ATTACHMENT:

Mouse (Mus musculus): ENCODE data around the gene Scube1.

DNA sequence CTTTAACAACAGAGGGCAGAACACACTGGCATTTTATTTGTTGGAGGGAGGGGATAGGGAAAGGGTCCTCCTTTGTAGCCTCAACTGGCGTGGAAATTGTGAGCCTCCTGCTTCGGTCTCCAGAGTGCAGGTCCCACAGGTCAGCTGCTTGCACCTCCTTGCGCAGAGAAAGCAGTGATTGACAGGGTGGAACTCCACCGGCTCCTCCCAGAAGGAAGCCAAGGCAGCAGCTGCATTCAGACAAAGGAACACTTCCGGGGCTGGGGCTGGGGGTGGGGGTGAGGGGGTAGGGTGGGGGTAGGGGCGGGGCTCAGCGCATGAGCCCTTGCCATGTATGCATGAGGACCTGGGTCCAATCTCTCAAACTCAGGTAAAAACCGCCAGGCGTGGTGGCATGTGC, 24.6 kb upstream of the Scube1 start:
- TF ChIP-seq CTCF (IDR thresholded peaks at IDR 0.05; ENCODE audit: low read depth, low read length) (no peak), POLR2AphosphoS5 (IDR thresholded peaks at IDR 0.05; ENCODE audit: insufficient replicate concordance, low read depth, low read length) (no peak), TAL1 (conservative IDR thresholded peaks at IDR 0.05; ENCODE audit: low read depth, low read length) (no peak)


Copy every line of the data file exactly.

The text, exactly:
Mouse (Mus musculus): ENCODE data around the gene Scube1.

DNA sequence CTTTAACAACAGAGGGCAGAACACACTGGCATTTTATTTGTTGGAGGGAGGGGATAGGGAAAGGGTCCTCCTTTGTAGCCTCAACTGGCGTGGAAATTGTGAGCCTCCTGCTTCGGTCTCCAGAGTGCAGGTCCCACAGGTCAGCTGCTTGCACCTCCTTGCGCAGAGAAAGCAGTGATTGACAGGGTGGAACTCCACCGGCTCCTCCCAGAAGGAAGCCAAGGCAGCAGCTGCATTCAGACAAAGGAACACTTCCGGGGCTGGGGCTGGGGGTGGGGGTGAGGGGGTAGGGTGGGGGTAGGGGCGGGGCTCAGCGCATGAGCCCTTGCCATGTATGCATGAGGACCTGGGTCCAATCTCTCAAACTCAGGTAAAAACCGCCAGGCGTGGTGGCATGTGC, 24.6 kb upstream of the Scube1 start:
- TF ChIP-seq CTCF (IDR thresholded peaks at IDR 0.05; ENCODE audit: low read depth, low read length) (no peak), POLR2AphosphoS5 (IDR thresholded peaks at IDR 0.05; ENCODE audit: insufficient replicate concordance, low read depth, low read length) (no peak), TAL1 (conservative IDR thresholded peaks at IDR 0.05; ENCODE audit: low read depth, low read length) (no peak)